The Electoral Commission

The independent body which oversees elections and regulates political finance in the UK

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Campaigners and political parties fined for breaching political finance rules

Published: 15 May 2018

Details of concluded investigations have been published today by the Electoral Commission. This information has been published as part of the Commission’s regular monthly investigations update, an important part of its commitment to deliver transparency in political finance in the UK.

Best for Our Future Limited

Best for Our Future Limited, a permitted participant at the EU referendum, was fined £2,000 for submitting an inaccurate spending return for the referendum. The return did not include donations received from the unions Unison and GMB. The fine was paid in full on 10 May 2018.

Unison

Unison, a permitted participant at the EU referendum, was given two separate fines of £500 and £1,000. The first fine was for submitting an inaccurate spending return at the EU referendum; it did not accurately report a donation made to Best for Our Future Limited. The second fine of £1,000 was due to the organisation’s late payment of an invoice. The fine was paid in full on 4 May 2018.

GMB

GMB was also fined £500 for not accurately reporting the donation made to Best for Our Future Limited in its spending return at the EU Referendum. The fine was paid in full on 24 April 2018.

The Democratic Party

The registered political party, The Democratic Party, has been fined £1,000 owing to the late delivery of its 2016 statement of accounts. The fine takes into account the party’s previous poor compliance history.  It is due for payment by 30 May 2018.

Commenting on the fines, Bob Posner, Director of Party Finance and Regulation & Legal Counsel at the Electoral Commission, said:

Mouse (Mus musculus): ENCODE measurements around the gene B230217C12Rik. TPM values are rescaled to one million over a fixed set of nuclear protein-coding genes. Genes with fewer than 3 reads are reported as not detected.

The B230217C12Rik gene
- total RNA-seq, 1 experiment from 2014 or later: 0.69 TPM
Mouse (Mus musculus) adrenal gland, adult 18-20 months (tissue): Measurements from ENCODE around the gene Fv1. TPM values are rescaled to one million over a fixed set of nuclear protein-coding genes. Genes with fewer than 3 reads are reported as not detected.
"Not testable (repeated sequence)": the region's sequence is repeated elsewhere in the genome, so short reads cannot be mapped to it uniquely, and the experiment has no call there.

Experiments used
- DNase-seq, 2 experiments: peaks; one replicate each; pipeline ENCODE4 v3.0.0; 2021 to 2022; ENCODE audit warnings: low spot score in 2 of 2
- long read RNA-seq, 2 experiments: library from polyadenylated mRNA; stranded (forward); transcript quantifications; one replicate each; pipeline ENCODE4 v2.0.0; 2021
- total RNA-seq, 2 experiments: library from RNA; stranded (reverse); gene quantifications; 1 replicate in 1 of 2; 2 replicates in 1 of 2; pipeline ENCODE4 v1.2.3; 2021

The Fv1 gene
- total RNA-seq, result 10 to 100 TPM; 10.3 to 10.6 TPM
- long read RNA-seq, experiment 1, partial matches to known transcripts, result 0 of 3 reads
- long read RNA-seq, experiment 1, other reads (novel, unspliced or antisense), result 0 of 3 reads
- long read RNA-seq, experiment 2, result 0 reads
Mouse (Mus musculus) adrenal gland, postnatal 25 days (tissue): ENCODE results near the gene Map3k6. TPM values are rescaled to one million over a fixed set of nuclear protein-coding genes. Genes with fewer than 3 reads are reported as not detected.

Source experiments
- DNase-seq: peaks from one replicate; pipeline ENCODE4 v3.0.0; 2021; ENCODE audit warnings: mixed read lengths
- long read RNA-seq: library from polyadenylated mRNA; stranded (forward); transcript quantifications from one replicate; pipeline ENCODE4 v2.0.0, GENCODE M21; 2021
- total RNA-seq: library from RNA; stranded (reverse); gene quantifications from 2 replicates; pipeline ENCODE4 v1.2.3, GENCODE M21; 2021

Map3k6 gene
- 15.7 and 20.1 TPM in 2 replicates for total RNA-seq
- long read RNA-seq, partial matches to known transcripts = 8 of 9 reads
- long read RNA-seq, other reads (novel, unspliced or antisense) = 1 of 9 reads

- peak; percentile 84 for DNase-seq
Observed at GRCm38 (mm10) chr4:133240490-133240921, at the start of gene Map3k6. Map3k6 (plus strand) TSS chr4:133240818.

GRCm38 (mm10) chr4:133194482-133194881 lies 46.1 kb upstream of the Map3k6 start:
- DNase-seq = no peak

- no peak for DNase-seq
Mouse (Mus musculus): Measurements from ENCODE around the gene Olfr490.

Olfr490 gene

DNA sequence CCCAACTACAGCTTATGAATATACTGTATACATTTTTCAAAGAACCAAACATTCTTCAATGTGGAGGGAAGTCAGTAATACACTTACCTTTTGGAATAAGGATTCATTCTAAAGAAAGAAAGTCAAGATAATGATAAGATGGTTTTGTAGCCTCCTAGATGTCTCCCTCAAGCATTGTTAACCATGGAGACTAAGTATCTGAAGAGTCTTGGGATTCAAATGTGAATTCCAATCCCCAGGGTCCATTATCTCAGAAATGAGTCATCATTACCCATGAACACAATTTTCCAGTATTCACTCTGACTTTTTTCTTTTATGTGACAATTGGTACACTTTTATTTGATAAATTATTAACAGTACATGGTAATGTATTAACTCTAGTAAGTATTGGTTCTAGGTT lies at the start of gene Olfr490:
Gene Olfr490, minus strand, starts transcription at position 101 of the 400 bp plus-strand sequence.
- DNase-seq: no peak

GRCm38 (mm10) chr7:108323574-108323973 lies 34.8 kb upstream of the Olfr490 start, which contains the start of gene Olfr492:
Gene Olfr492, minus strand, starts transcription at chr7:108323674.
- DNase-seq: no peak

“The reporting requirements for political parties and campaign groups are clear, so it is always disappointing when parties report late or inaccurately. It’s vital that voters are given an opportunity to see accurate and full reportable data on what parties spend money on in order to influence them at elections. This provides transparency in the political finance system and is open for anyone to scrutinise. The Commission will continue to enforce these requirements to ensure voters have the information they need.”

Further fines

Details have been released by the Commission today of further fines, ranging from £200 to £600, imposed on five other registered political parties, one EU referendum participant, and one unincorporated association. We also publish the full monthly investigations update, which includes details on all of the Commission’s recently concluded investigations.

Where fines are not paid by the due date, the fines increase.

Ends

For more information contact the Electoral Commission press office on 020 7271 0704, out of office hours 07789 920 414 or press@electoralcommission.org.uk

Notes to editors

  1. The Electoral Commission is the independent body which oversees elections and regulates political finance in the UK. It works to promote public confidence in the democratic process and ensure its integrity by:
    • enabling the delivery of free and fair elections and referendums, focusing on the needs of electors and addressing the changing environment to ensure every vote remains secure and accessible
    • regulating political finance – taking proactive steps to increase transparency, ensure compliance and pursue breaches
    • using our expertise to make and advocate for changes to our democracy, aiming to improve fairness, transparency and efficiency

    The Commission was set up in 2000 and reports to the UK and Scottish Parliaments.

  2. This release forms part of the Commission’s regular monthly investigations update, an important part of its commitment to deliver transparency in political finance in the UK. Information of this nature is published routinely on the third Tuesday of each month.
  3. Penalties imposed by the Commission go into the Consolidated Fund. This is managed by HM Treasury and not the Electoral Commission.

Journalist